If all goes according to plan, NASA's new Transiting Exoplanet Survey Satellite, or TESS, will launch today at 8:32AM AEST from Cape Canaveral.
Tagged With kepler space telescope
Supernovae produce some of the most powerful explosions in the cosmos, expelling a doomed star's contents at velocities reaching 10 per cent the speed of light. It usually takes a few weeks or months for a supernova to fade into nothingness, but astronomers have now documented a record-setting case in which a star was extinguished in just a few days.
The space-based telescope responsible for detecting 2245 exoplanets, and another 2342 yet to be confirmed, is running out of fuel and may have just a few months left before its lights go out. The Kepler spacecraft will go down in history as one of the greatest astronomical tools ever used to scan the heavens.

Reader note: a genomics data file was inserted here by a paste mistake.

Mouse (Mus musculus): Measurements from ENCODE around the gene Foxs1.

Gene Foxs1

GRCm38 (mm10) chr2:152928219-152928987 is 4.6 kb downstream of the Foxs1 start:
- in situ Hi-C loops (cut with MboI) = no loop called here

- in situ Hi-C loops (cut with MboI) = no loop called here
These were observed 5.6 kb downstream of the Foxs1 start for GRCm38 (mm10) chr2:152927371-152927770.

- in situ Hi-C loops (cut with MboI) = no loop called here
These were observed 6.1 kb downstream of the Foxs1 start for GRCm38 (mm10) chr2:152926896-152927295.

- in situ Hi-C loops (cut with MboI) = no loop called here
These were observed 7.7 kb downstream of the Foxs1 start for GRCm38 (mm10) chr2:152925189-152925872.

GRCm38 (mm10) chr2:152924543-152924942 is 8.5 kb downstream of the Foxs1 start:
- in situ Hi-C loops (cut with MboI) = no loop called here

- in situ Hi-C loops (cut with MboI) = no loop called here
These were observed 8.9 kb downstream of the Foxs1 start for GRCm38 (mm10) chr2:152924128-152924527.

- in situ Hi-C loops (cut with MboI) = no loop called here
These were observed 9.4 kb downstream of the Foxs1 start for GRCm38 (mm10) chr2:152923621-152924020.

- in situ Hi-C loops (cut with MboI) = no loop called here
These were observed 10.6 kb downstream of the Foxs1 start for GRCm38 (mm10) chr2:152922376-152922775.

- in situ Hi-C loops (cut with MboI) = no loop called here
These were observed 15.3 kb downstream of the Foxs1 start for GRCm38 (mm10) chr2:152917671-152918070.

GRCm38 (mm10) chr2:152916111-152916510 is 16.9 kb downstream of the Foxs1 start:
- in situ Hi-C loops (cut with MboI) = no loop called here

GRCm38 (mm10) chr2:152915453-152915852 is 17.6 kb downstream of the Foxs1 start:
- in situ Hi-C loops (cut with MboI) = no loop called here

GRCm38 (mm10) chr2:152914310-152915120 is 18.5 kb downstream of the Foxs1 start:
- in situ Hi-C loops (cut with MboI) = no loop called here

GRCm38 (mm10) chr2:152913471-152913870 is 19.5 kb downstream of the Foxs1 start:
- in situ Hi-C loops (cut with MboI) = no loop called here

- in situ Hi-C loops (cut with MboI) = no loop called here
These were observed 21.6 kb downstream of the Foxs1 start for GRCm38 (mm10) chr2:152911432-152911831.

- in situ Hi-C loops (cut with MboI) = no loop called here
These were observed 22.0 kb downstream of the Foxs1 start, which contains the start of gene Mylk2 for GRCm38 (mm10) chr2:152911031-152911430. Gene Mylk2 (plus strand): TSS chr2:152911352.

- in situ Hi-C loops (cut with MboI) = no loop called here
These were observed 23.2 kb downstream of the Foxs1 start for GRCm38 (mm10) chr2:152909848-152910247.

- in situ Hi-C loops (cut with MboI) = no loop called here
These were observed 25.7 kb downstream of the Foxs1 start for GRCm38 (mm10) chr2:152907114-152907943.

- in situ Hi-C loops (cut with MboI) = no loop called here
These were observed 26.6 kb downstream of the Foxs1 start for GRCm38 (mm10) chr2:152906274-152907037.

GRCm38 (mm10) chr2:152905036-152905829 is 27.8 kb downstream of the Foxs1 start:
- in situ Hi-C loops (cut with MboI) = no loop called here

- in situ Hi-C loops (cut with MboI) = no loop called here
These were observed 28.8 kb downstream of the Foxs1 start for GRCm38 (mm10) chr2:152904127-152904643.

Kepler is the gift that keeps on giving. After suffering a major malfunction five years ago, the rejiggered space-based telescope continues to churn away, scanning the heavens for signs of distant worlds. An international team of astronomers has now released the results of its latest survey, confirming the existence of nearly 100 new exoplanets.
After creating a minor panic when it went into Emergency Mode two weeks ago, the Kepler Space Telescope is back to doing science. As of 1:30am AEST (11:30am ET) today, it's continuing the search for planets beyond our solar system.